Rejecting a career opportunity can be difficult. Job offers aren’t always easy to come by, and the decision to decline a job offer can feel like a mistake, even if it’s the right call. Fortunately, employers are realistic about the job market, and you can reject them without burning any bridges. It’s important to stay on good terms with companies in your industry, even as you reject them. With that in mind, here are 6 tips for declining a job offer politely and professionally.
There are many reasons not to take a job, like inadequate salary, location, and cultural fit. Getting a new job can be difficult, however, so it’s important to be certain you are making the right call. Before you commit to rejecting the offer, ask yourself if it’s really the right choice for you and your family.
Will passing on the job be good for your career in the long run? Is the compensation worse than your current role? How are the benefits? Consider every aspect of this job, and discuss your options with your family or a trusted mentor.
Don’t let your decision take too long, however. The company wants to fill the role quickly, and they may have other candidates they would like to contact now that you have declined. To help make their hiring process faster (and show that you are a decisive and considerate person, should you ever encounter this company again), be prompt with your response so they can get to work hiring someone else.
Declining a job offer with an email is perfectly fine. This is particularly true if the hiring process took place mainly online, which is likely the case in 2020 and 2021.
A phone call is more personal and allows for more of a conversation, so if you have a direct line to the hirer this might be preferable.
But if you can’t simply call them up, it’s best to stick with email. As most employers will require an appointment for a phone call or video chat, sending an email will be the quickest and most efficient way to decline the job offer.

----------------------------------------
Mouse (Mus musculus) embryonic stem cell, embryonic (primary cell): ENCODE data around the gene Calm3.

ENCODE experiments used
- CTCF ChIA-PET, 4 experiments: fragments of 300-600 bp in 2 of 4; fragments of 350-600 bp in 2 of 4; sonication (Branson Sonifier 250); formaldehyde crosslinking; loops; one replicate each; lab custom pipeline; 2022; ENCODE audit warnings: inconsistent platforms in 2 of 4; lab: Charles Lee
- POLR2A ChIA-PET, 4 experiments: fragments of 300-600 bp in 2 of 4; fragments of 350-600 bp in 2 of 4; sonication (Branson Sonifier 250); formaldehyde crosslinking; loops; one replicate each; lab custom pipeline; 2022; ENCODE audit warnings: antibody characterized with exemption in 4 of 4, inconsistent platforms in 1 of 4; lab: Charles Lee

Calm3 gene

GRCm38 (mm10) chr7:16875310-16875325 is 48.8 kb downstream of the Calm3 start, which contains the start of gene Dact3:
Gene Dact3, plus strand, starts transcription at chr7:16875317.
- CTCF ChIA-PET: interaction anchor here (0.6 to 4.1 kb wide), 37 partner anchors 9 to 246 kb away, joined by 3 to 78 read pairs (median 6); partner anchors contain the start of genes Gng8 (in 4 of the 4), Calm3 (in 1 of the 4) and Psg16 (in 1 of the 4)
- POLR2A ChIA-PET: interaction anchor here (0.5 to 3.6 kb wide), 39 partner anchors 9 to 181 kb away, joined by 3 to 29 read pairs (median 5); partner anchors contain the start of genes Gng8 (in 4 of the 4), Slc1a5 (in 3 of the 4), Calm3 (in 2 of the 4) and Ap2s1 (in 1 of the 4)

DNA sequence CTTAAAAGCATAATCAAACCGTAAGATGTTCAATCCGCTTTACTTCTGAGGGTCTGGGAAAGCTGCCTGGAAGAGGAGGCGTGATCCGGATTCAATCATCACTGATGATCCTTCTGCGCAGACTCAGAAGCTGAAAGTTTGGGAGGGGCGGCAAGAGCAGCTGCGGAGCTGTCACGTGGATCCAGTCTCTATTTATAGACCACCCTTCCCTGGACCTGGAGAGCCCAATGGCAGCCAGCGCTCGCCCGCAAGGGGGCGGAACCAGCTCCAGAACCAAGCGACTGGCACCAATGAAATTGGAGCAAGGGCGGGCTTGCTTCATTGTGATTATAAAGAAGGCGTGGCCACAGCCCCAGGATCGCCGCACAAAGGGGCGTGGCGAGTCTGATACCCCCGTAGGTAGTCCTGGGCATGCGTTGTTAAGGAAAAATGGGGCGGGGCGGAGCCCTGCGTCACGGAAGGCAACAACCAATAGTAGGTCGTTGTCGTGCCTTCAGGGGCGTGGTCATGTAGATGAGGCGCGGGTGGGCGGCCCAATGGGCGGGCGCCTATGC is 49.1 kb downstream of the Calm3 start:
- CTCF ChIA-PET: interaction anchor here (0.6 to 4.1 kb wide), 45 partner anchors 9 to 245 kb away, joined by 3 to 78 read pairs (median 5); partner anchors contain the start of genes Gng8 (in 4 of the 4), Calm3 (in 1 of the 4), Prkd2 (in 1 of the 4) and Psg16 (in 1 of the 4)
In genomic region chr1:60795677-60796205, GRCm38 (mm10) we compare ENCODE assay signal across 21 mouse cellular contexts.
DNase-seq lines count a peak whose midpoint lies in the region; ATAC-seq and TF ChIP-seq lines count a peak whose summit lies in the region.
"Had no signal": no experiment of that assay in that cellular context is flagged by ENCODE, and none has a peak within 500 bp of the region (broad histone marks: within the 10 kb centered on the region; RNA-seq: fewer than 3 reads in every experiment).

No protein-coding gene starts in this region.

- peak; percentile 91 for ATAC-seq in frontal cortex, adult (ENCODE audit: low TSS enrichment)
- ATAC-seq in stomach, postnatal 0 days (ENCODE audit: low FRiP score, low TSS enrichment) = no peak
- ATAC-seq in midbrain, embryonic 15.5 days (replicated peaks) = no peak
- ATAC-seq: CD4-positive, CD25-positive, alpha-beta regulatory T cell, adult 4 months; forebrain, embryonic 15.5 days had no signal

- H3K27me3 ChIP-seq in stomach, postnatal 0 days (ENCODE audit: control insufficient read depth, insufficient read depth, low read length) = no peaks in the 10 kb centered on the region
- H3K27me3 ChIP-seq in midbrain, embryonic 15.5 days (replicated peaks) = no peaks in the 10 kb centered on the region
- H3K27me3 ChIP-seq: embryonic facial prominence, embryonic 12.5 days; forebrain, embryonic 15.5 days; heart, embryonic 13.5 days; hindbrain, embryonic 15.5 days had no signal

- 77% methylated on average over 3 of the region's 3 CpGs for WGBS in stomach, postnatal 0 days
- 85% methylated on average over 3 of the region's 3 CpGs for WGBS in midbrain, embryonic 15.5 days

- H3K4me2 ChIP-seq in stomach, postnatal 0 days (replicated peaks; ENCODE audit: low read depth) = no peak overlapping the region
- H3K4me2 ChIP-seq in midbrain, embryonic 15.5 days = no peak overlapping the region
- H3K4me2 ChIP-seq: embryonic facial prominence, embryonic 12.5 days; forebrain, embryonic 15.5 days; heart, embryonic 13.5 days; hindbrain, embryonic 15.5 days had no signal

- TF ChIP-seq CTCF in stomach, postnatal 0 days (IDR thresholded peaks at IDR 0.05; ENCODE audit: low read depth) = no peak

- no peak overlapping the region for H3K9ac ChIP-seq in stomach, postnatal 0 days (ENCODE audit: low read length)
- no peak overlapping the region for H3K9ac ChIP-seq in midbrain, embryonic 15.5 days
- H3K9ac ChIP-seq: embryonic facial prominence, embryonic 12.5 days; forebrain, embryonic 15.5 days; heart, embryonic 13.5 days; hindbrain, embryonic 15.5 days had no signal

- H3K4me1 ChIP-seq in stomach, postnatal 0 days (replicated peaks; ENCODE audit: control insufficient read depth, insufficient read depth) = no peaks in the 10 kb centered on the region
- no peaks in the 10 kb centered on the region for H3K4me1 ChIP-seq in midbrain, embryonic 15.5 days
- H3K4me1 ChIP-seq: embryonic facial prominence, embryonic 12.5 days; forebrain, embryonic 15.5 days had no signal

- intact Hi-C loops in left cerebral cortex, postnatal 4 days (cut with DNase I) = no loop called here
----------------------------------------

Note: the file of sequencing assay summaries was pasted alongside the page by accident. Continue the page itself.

If you have a sensible explanation for declining the job offer, feel free to say so when you in your declination email. This shouldn’t be something insulting, like saying the boss was rude or that the office smells bad, but if you have a practical reason for rejecting the job it could help them understand your decision. Maybe the commute is too long, the compensation doesn’t meet your expectations, or you received a better offer from a different company.
Explaining yourself isn’t mandatory, however. It simply gives the employer some insight into your thought process. If you prefer to keep your reasons to yourself, a simple “I will be taking a position that I’ve been offered elsewhere” or “I have decided to decline” will do.
Declining a job offer shouldn’t upset the person hiring you, but it doesn’t hurt to let them down easy. When you decline the job offer, be sure to thank them for their time and show gratitude for the opportunity. Hiring can be a difficult process, so letting them know that you value their time will be appreciated.
Compliments can also go a long way. Indicating that you are impressed by the company, the hiring process, or some aspect of the role is a good way to soften the blow of rejection. A sentence or two of professional flattery can boost the hirer’s mood and keep you on their good side, even if you aren’t taking the role.
If you’re interested in the company but not the specific role, or if the timing isn’t quite right, you should make sure to let them know that you are open to future offers. The hiring manager might have another opportunity for you down the road if they think you are a good fit for the company. Let them know that even if this particular offer doesn’t work for you, a different one might.
Dear Mr Smith
Thank you for offering me the position of Customer Support Specialist. I’m afraid I have decided to decline. While I appreciate the opportunity and I am interested in the innovations your company is making, I have decided to accept a more senior position at a different company.
It was a pleasure to discuss this role and your company’s future with you. I look forward to seeing the moves you make in this space in the future. If a management role that you feel I would be suited for becomes available, I would love to discuss it with you.
Best, Taylor Johnson
VisualCV Customer Success Manager
Ben is a writer and customer support specialist with 5 years of experience helping job-seekers create their careers. He believes in the importance of a great resume and the power of coffee.
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